U.S. job growth slowed more than expected in December, but the pace of hiring likely remains sufficient to keep the longest economic expansion in history on track despite a deepening downturn in a manufacturing sector stung by trade disputes.

The Labor Department’s closely watched monthly employment report on Friday also showed the jobless rate holding near a 50-year low of 3.5%. A broader measure of unemployment dropped to a record low last month, but wage gains ebbed. The mixed report will probably not change the Federal Reserve’s assessment that both the economy and monetary policy are in a “good place.”

“There is nothing here that changes the picture of an economy that is continuing to expand at a pace that exceeds its potential growth rate,” said Conrad DeQuadros, senior economic advisor at Brean Capital in New York. “The Fed should be very comfortable with this report.”

Nonfarm payrolls increased by 145,000 jobs last month, with manufacturing shedding jobs after being boosted in November by the return to work of about 46,000 production workers at General Motors after a strike, the government’s survey of establishments showed. But milder-than-normal temperatures in December boosted hiring at construction sites, and employment at retailers surged last month.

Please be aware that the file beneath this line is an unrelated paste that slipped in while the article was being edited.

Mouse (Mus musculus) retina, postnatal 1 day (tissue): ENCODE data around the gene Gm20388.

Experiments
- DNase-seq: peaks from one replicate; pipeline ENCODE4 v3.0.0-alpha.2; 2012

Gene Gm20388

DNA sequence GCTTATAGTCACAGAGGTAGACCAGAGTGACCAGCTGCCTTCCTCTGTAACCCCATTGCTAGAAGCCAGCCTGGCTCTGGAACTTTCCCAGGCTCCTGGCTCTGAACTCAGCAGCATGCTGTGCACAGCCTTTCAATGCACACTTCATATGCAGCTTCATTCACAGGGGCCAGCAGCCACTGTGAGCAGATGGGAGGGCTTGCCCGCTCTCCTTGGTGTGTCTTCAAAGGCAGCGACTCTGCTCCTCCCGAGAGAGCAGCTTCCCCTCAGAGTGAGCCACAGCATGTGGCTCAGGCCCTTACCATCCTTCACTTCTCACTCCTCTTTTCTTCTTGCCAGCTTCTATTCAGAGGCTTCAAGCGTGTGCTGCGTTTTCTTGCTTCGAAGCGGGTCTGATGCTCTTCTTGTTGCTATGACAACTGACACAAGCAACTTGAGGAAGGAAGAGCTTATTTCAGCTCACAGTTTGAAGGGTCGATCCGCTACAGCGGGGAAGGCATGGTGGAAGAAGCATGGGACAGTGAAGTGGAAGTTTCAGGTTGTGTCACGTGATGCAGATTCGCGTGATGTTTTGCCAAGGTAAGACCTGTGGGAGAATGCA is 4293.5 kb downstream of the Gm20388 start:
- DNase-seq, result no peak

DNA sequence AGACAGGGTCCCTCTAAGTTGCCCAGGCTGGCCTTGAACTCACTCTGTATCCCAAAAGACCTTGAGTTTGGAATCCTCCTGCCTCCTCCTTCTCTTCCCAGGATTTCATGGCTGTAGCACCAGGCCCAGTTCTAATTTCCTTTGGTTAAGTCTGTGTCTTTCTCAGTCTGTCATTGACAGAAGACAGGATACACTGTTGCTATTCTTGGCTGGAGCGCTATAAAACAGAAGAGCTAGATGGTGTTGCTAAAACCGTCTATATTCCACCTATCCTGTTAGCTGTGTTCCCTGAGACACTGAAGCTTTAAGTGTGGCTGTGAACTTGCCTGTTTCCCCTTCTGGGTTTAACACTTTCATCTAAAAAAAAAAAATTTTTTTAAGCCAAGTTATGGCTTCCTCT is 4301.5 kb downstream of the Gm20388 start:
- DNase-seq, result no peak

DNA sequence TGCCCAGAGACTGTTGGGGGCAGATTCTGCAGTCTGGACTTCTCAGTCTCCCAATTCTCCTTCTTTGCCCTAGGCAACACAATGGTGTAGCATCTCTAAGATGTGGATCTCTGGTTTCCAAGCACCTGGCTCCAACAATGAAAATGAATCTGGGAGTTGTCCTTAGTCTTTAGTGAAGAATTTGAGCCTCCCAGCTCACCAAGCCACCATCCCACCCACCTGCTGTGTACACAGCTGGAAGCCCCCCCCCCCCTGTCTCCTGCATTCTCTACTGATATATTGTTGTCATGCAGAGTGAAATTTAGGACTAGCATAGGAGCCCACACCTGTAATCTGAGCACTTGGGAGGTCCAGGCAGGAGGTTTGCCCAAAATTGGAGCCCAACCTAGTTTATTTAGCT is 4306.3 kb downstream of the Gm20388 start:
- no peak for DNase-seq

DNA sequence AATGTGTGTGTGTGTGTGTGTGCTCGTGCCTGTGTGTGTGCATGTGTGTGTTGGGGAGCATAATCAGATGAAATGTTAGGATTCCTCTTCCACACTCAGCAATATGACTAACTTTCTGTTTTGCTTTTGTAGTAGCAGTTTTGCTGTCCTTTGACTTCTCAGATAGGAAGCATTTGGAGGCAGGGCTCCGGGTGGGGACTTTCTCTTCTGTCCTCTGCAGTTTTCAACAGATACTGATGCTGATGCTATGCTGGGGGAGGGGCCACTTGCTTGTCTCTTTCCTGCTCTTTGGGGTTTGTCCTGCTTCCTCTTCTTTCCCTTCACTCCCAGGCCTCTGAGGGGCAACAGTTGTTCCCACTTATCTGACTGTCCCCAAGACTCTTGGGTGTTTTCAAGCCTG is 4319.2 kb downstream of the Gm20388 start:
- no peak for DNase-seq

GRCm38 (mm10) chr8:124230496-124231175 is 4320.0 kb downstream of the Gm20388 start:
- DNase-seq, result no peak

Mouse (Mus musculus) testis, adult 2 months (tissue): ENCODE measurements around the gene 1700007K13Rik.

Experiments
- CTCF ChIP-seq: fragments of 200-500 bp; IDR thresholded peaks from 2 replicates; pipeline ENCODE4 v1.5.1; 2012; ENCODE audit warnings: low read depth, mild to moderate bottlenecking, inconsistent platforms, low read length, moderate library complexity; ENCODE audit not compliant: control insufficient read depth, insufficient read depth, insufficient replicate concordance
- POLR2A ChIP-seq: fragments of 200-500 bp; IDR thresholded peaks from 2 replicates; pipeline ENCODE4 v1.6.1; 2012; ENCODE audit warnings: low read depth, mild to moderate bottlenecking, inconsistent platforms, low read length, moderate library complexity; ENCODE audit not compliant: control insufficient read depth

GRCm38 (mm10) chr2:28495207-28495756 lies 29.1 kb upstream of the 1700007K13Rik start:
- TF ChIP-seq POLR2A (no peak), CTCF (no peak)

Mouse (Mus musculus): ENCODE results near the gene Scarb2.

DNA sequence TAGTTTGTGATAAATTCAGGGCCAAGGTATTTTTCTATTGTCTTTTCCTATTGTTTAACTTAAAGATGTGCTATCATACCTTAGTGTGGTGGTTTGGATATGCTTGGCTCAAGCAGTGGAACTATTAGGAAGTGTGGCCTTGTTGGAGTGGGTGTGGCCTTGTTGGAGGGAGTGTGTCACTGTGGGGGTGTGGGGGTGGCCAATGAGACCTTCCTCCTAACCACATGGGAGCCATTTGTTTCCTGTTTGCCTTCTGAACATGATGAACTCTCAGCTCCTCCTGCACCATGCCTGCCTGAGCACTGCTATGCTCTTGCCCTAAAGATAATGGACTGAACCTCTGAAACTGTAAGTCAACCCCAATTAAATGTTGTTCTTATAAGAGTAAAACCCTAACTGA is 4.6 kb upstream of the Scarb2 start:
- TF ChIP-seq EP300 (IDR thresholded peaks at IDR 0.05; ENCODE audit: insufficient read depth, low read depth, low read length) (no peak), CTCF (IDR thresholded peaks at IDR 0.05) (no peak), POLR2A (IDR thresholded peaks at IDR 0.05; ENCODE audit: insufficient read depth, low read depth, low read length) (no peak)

Some of the slowdown in overall job growth in December is likely due to seasonal volatility associated with a later-than-normal Thanksgiving Day. Economists polled by Reuters had forecast payrolls rising by 164,000 jobs in December.

Roughly 100,000 jobs per month are needed to keep up with growth in the working-age population. Data for October and November was revised to show 14,000 fewer jobs added than previously reported. The economy created 2.1 million jobs in 2019, down from 2.7 million in 2018.

Reports on housing, trade and consumer spending have suggested that the economic expansion, now in its 11th year, is not in immediate danger of being derailed by a recession. Worries that a downturn might be triggered by the Trump administration’s trade war with China spurred the Fed to cut interest rates three times in 2019.

Indeed economic growth did slow last year, throttling back to 2.1% in the third quarter from 2018’s brisk pace of nearly 3%. Now, though, with a Phase 1 deal with China set to be signed next week, policymakers are more confident in the outlook and last month signaled borrowing costs could remain unchanged at least through this year. Economists are pegging growth at the end of last year around a 2.3% rate.

The dollar fell against a basket of currencies after the data, while U.S. Treasury prices rose. U.S. stock index futures pared gains.


The labor market has continued to churn out jobs at a healthy clip, despite anecdotal evidence of worker shortages, which economists had feared would significantly restrain hiring.